This atlas page shows 7 maps of various East Asian cities. Included (from left to right) are Hong Kong, Singapore, Vladivostok, Saigon, Bombay, Busan, and Wonsan. The maps show details of the city plan (roads, rivers, railways, etc.), the coastal outline, and major buildings, such as military stations. They are drawn in a simplistic black and white line drawing, which allows for a focus on the layout and structure of the cities and makes them easy to compare. These city maps were published in the atlas in between more detailed and coloured maps and illustrations, and the atlas includes text in both Japanese and Chinese. You may notice that these simple drawings are particularly ‘inaccurate’, or, in the very least, lacking detail. The coastline in the top-centre city (which I assume is meant to be Singapore, although it is difficult to tell) is comically simple, as if included in the compilation as an afterthought. In comparison, the coastlines of Busan and Wonsan on the right are drawn with more extreme detail. Deer Island in Busan’s Bay is especially noticeable, and details of smaller islands and water depth is even included. Although the map of Hong Kong (located far left) is denser, several of the streets are mislabelled in comparison to the reality of their positionality to one another. This strange picking-and-choosing of what details to include and what details to leave out by Akisato, the cartographer, is what makes this map so fascinating. If we now apply Bruckner’s social approach to analysing this map, it opens up the potential for historical interpretation and insight to be gained from it.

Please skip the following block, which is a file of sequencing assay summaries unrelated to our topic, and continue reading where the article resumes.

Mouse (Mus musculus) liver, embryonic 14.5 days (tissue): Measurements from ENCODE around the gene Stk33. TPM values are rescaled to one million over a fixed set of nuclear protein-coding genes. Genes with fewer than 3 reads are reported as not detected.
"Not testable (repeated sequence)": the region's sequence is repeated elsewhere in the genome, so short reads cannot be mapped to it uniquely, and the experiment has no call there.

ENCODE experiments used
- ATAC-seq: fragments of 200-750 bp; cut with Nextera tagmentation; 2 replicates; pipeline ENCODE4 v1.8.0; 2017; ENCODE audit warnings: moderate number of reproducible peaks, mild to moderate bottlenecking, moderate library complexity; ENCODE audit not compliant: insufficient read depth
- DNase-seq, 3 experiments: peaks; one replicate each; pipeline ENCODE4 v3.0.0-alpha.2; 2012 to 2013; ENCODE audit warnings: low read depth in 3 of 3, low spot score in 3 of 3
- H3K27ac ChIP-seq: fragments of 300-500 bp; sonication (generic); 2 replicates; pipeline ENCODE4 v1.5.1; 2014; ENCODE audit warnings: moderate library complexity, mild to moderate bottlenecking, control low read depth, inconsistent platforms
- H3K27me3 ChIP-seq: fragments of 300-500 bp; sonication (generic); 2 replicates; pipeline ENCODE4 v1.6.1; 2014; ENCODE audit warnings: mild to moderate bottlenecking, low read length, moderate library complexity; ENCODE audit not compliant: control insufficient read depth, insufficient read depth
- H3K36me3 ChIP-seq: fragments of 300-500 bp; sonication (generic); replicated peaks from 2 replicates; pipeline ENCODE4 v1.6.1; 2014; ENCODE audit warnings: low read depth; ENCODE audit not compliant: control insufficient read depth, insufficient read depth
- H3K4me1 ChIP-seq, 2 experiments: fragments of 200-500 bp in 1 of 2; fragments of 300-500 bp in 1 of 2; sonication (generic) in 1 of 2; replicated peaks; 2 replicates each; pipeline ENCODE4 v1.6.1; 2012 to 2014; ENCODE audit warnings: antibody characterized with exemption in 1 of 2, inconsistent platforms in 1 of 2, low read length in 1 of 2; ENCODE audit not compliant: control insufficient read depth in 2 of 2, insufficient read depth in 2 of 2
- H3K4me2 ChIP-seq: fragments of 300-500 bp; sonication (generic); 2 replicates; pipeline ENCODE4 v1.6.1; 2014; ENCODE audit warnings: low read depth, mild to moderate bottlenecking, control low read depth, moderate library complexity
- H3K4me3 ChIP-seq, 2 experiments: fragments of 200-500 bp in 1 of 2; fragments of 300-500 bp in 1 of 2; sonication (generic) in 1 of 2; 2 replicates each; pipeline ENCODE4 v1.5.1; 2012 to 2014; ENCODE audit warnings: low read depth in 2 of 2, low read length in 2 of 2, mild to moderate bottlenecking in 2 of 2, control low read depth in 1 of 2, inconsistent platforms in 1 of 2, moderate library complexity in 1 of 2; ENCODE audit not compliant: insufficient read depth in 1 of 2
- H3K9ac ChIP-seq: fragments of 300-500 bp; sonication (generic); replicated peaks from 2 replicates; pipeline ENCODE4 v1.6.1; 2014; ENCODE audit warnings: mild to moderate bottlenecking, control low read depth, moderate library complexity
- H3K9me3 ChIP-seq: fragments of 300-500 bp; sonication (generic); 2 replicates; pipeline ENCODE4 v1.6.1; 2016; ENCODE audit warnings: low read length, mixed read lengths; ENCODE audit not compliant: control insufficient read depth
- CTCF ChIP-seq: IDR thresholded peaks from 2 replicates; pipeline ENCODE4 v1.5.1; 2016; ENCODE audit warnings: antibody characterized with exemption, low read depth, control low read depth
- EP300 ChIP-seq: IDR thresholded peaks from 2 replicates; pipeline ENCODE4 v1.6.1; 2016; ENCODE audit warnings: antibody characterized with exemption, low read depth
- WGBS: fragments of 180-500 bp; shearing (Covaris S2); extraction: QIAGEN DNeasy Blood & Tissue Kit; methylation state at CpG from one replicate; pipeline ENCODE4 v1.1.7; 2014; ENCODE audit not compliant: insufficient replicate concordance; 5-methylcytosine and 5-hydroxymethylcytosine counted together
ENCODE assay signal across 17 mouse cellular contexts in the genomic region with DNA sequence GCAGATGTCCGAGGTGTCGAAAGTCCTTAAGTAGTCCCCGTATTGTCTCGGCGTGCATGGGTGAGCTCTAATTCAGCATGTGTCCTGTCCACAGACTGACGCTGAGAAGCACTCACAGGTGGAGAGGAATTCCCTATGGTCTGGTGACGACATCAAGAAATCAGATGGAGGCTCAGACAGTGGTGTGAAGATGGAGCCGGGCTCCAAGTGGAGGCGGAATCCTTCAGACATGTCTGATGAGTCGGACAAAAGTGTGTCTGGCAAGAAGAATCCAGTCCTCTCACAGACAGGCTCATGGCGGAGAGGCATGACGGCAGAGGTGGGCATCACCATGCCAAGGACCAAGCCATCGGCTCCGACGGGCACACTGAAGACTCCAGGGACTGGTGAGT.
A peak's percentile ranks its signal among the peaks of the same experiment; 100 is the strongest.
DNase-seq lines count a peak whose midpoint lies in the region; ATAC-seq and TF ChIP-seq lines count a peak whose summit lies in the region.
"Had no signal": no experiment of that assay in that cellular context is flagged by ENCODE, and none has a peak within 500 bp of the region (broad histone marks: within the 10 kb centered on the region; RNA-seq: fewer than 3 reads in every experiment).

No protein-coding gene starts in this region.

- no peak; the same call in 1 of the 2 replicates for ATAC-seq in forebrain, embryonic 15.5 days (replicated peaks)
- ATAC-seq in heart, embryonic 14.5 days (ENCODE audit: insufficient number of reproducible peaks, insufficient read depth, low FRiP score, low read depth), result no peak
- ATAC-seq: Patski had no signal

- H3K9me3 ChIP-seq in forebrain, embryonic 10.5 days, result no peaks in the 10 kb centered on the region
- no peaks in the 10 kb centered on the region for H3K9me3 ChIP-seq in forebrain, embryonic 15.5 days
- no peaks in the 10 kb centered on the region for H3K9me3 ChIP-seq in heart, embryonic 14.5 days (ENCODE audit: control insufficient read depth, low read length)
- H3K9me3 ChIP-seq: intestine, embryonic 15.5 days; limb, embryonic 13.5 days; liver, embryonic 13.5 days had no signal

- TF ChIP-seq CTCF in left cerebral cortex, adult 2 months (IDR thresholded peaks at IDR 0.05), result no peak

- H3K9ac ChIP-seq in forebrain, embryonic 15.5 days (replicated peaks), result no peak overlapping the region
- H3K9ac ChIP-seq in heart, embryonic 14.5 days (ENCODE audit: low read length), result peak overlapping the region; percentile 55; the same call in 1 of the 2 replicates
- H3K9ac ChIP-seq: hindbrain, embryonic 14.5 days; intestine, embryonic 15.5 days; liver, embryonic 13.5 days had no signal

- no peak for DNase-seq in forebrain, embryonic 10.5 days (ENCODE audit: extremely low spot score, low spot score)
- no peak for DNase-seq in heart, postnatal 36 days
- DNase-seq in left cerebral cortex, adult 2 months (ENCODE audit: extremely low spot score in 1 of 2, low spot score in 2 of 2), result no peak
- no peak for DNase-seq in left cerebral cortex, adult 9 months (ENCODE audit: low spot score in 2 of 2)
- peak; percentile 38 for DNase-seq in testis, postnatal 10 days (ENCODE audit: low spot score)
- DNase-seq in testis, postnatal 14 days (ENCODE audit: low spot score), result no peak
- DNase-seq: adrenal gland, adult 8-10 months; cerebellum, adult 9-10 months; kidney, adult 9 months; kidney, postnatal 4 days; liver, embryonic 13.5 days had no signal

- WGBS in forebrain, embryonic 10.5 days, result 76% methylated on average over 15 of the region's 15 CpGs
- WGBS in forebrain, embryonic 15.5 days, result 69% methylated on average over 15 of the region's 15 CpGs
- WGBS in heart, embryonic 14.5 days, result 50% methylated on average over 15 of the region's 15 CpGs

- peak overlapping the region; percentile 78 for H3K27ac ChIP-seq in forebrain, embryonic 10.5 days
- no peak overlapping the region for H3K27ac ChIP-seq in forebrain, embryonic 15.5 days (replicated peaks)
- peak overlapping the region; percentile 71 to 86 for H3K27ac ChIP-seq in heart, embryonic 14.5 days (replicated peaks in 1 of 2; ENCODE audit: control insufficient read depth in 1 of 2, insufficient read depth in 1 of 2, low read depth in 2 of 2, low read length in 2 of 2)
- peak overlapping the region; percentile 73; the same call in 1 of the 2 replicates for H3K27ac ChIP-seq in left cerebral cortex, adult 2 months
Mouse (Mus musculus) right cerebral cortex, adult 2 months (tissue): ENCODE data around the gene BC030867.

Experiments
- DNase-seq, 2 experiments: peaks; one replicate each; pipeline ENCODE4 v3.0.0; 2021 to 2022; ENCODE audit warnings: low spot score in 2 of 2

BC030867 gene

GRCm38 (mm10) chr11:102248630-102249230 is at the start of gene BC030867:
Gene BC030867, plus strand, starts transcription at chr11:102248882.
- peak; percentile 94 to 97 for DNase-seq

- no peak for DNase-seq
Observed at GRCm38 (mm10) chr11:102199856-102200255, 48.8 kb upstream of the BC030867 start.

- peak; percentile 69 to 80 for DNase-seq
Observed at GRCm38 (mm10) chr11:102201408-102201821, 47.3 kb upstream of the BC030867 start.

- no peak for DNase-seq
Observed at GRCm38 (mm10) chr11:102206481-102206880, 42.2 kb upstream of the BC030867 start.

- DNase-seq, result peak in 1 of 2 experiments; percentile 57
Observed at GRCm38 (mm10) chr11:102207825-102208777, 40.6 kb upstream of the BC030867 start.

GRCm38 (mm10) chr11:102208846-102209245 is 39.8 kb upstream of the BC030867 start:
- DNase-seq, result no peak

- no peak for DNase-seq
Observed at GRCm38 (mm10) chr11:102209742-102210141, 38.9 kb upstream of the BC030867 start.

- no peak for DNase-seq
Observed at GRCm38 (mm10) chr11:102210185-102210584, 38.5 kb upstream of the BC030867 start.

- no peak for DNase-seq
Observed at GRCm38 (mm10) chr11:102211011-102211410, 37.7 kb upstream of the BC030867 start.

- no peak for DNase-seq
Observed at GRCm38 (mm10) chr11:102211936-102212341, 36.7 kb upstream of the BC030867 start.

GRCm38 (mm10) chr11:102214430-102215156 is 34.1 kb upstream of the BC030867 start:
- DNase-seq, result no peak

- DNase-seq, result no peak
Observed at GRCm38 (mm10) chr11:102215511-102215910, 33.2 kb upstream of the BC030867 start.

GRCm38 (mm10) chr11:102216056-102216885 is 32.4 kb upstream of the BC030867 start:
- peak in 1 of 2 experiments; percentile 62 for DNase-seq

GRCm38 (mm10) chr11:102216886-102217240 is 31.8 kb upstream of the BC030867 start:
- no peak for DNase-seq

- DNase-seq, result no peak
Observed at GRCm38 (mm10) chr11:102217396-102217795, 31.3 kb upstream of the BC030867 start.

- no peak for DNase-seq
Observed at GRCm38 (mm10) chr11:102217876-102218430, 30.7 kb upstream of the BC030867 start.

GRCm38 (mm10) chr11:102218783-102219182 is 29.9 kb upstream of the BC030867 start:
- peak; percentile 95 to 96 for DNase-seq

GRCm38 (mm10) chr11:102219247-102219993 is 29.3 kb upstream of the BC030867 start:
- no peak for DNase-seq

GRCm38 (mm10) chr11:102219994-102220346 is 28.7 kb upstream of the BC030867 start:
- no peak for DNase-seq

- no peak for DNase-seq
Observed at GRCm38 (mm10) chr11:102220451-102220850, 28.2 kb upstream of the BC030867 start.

Drawn from the Japanese perspective in 1906 (Meiji 39), the map tells us how Japanese citizens might have seen and understood the world, and the importance of other cities in East Asia in comparison to their own. Placing these maps within the historical context of Japan’s activities in 1906, it makes sense for the map of Busan to detail so clearly the coastline and water depth around the city. Busan was a treaty-port which the Japanese held particular influence over around the time this map was published, and in which a strong Japanese presence had existed since the 15th century. Busan was the foothold through which Japanese forces established their control over the Korean peninsula prior to annexation in 1910.[9] It is likely Akisato may have visited Busan directly during his life, although not much is known about the cartographer himself and this is merely hypothetical. Regardless, as a Japanese citizen Akisato would have had, at the very least, more readily available access to information about Busan than to information about Singapore, for example, which was under British colonial control at the time.